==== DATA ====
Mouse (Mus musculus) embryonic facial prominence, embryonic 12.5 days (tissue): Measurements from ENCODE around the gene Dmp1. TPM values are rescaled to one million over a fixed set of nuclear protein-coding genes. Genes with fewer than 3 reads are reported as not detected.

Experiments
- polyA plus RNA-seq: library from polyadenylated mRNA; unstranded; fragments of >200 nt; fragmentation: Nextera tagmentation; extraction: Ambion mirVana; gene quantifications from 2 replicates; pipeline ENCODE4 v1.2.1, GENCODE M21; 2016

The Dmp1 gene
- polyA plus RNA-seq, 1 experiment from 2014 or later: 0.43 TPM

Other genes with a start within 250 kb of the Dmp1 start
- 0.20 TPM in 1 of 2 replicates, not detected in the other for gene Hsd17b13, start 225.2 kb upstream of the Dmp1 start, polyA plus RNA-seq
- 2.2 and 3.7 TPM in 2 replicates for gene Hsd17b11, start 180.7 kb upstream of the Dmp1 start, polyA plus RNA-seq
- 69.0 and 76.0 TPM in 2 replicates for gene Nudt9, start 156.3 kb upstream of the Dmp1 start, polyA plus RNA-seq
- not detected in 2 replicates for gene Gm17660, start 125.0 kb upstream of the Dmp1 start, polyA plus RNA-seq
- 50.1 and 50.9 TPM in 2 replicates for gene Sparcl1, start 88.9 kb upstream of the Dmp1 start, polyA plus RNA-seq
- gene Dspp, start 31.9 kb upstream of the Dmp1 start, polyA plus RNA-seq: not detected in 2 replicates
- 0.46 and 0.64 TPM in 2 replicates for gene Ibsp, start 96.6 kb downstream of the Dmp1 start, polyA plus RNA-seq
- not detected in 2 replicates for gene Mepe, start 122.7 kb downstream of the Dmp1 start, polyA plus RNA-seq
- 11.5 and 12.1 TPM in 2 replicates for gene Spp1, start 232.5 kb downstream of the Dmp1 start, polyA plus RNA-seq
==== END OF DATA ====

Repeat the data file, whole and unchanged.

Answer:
Mouse (Mus musculus) embryonic facial prominence, embryonic 12.5 days (tissue): Measurements from ENCODE around the gene Dmp1. TPM values are rescaled to one million over a fixed set of nuclear protein-coding genes. Genes with fewer than 3 reads are reported as not detected.

Experiments
- polyA plus RNA-seq: library from polyadenylated mRNA; unstranded; fragments of >200 nt; fragmentation: Nextera tagmentation; extraction: Ambion mirVana; gene quantifications from 2 replicates; pipeline ENCODE4 v1.2.1, GENCODE M21; 2016

The Dmp1 gene
- polyA plus RNA-seq, 1 experiment from 2014 or later: 0.43 TPM

Other genes with a start within 250 kb of the Dmp1 start
- 0.20 TPM in 1 of 2 replicates, not detected in the other for gene Hsd17b13, start 225.2 kb upstream of the Dmp1 start, polyA plus RNA-seq
- 2.2 and 3.7 TPM in 2 replicates for gene Hsd17b11, start 180.7 kb upstream of the Dmp1 start, polyA plus RNA-seq
- 69.0 and 76.0 TPM in 2 replicates for gene Nudt9, start 156.3 kb upstream of the Dmp1 start, polyA plus RNA-seq
- not detected in 2 replicates for gene Gm17660, start 125.0 kb upstream of the Dmp1 start, polyA plus RNA-seq
- 50.1 and 50.9 TPM in 2 replicates for gene Sparcl1, start 88.9 kb upstream of the Dmp1 start, polyA plus RNA-seq
- gene Dspp, start 31.9 kb upstream of the Dmp1 start, polyA plus RNA-seq: not detected in 2 replicates
- 0.46 and 0.64 TPM in 2 replicates for gene Ibsp, start 96.6 kb downstream of the Dmp1 start, polyA plus RNA-seq
- not detected in 2 replicates for gene Mepe, start 122.7 kb downstream of the Dmp1 start, polyA plus RNA-seq
- 11.5 and 12.1 TPM in 2 replicates for gene Spp1, start 232.5 kb downstream of the Dmp1 start, polyA plus RNA-seq